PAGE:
Today CAAF issued the first opinion of the term, in United States v. Schumacher, No. 11-0257, 70 M.J. 387 (C.A.A.F. Dec. 7, 2011) (CAAFlog case page) (link to slip op.). Judge Stucky wrote for a unanimous court, finding that the trial military judge did not err in failing to give a self-defense instruction because the evidence did not reasonably raise the defense. However, the court remanded the case to the N-MCCA for analysis under United States v. Fosler, 70 M.J. 225 (CAAF, 2011).

The key reasoning follows:

Appellant’s assertion that a self-defense instruction was necessary because he believed that the individuals in his home were unknown intruders is untenable. Appellant was present when KD requested that her neighbor call the military police. The military police arrived four minutes later. During the interim period, KD was trying to persuade her husband to put away his guns because “I told him that, you know, well, obviously we both know the MPs are coming.” When the MPs arrived, they were dressed in full military police attire including badges. While in the process of waving the pistol around, Appellant stated “I’ve killed people before. It’s nothing for me to kill a few fucking MPs.”

Although not dispositive, trial defense counsel did not argue that a self-defense instruction should be given on an intruder theory at trial. See United States v. Hibbard, 58 M.J. 71, 76 (C.A.A.F. 2003) (“Although the defense presentation at trial is not dispositive in determining what affirmative defenses have been reasonably raised by the evidence, we may take into account the absence of [such an] approach from the defense case when considering [whether the evidence reasonably raised an affirmative defense].”). In fact, trial defense counsel explicitly denied that the evidence could even make out such a theory. The military judge stated, “I don’t think there’s any evidence at all that by the time he brandished that weapon towards the MPs he didn’t realize they were MPs. Tell me if you disagree.” The defense responded, “I don’t disagree.”

Given the sequence of events, the physical appearance of the MPs, Appellant’s statement indicating knowledge of who the people were, and defense counsel’s concessions at trial, the military judge determined there was no evidence that Appellant reasonably perceived the infliction of wrongful bodily harm. In doing so, we hold that he did not err.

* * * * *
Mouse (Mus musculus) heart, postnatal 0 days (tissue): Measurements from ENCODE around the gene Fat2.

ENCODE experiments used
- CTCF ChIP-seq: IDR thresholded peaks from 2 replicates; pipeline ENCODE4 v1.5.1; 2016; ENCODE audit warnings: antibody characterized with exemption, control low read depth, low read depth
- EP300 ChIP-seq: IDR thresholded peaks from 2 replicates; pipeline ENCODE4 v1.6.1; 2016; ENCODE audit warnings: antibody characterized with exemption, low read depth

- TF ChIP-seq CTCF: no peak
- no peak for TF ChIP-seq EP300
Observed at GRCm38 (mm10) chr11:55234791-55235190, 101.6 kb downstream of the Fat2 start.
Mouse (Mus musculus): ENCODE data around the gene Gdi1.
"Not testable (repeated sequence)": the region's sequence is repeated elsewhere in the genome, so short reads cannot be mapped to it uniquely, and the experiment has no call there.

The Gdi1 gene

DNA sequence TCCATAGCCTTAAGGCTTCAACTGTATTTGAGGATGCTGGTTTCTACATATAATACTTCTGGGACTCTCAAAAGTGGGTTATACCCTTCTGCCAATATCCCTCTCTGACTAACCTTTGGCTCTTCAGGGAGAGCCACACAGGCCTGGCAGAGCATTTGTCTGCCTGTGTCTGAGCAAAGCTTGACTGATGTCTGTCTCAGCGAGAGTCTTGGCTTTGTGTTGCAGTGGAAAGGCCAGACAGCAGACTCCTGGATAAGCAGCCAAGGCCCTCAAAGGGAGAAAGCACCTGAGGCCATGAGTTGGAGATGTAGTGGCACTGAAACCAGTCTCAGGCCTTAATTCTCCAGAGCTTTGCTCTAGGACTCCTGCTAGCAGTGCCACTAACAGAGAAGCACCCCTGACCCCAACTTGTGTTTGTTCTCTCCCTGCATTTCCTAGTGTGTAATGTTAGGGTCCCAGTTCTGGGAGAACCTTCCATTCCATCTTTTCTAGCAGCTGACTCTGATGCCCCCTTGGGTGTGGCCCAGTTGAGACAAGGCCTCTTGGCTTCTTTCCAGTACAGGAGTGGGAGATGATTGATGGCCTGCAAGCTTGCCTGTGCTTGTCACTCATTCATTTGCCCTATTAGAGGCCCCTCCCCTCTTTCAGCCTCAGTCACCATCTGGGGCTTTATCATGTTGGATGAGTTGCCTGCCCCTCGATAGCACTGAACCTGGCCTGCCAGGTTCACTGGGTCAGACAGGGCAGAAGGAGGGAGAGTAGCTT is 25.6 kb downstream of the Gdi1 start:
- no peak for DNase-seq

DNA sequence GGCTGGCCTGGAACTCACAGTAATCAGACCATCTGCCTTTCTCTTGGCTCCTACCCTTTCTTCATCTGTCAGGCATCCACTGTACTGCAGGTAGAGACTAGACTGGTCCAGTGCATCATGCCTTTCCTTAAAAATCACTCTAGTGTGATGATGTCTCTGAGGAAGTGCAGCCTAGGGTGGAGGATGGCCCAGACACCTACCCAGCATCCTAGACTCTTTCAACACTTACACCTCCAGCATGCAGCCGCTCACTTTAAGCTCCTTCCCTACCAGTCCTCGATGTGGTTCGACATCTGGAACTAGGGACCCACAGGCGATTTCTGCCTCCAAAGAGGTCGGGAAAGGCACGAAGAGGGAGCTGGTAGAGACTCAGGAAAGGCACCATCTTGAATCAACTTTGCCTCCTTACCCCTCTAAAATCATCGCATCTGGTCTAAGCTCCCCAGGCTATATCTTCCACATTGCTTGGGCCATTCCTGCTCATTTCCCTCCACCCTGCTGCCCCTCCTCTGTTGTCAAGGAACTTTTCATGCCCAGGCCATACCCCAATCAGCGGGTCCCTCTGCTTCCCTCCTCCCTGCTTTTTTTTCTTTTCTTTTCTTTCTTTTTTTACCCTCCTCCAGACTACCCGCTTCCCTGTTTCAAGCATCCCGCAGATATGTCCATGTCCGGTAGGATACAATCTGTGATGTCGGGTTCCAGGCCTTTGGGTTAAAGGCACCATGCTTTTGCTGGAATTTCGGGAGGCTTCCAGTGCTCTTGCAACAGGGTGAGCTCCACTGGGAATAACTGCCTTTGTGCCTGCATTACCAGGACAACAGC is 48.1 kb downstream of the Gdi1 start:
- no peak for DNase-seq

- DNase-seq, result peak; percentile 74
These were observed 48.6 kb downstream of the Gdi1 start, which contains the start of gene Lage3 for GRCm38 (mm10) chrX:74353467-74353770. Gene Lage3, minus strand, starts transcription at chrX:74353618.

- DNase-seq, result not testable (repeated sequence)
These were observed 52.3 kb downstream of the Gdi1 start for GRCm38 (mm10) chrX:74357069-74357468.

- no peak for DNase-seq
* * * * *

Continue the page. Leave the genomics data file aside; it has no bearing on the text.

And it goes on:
6 Responses to “Opinion Analysis: CAAF issues opinion in US v. Schumacher, No. 11-0257”

  1. John Fogley says:

    Nice job to CAAF for not masking the profanity in this opinion, which I believe (but am not certain) is a reversal of precedent.  Fuck yeah!

  2. westpointquaker says:

    And why do you suppose that the CAAF chose to “remand the case to the [CCA] to determine whether in light of [Fosler], the specification alleging a communication of a threat states an offense”?  Clearly, the specification here failed to state an offense under Fosler because it did not allege the terminal element.  So is the CCA impliedly being directed to dismiss that charge and reassess the sentence?  But unlike Fosler, this was a guilty plea case, where the military judge informed the accused of the terminal element, and the accused admitted to that element.  So isn’t the defective pleading cured by the guilty plea and the accused’s admissions, as it would be in federal court.  But if there were no problem with the offense under Fosler as the result of a provident guilty plea, wouldn’t the CAAF have simply affirmed.  I’m confused. 

  3. Rob M says:

    Without reading the lower court opinion, it seems odd that CAAF bothered to grant review in this case at all (other than the Fosler trailer).  Anyone know why this issue was CAAF-worthy?

  4. Peanut Gallery says:

    @ Rob M:

    Because the facts aren’t as one-sided as Zach and CAAF make them out to be.  

  5. Rob M says:

    PG- can you elaborate?

  6. Justsomeguy says:

    There certainly is more to come on Fosler. CAAF remanded some 60+ cases back to the CCA’s on Fosler and few, if any, of those 60 were restricted to contested Adultery charges where the failure to state an offense was first objected to at trial. With that many remands of such varied offenses, pleas, and no objection to the spec at trial, it would certainly seem CAAF is quite clear of their broad intent of Fosler…contrary to how the CCA’s have thus far reviewed it.

    So far, only NMCCCA and ACCA have released several opinions with Fosler issues. NMCCCA appears is dismissing in those cases that were contested and affirming in all guilty pleas. ACCA, on the otherhand has not found a single case where Fosler applies and is carefully crafting each of those decisions to affirm in light of Fosler for a myriad of reasons including: that the spec properly stated the alleged act was “wrongful”; that the offense was not an adultery offense; that it was adultery but in this case the terminal element is obviously implied; that it was not objected to first at trial; that it was not objected to first at trial or on appeal; (and my personal favorite) because the specification correctly stated the date, location, and victim(s) of the offense, yada yada.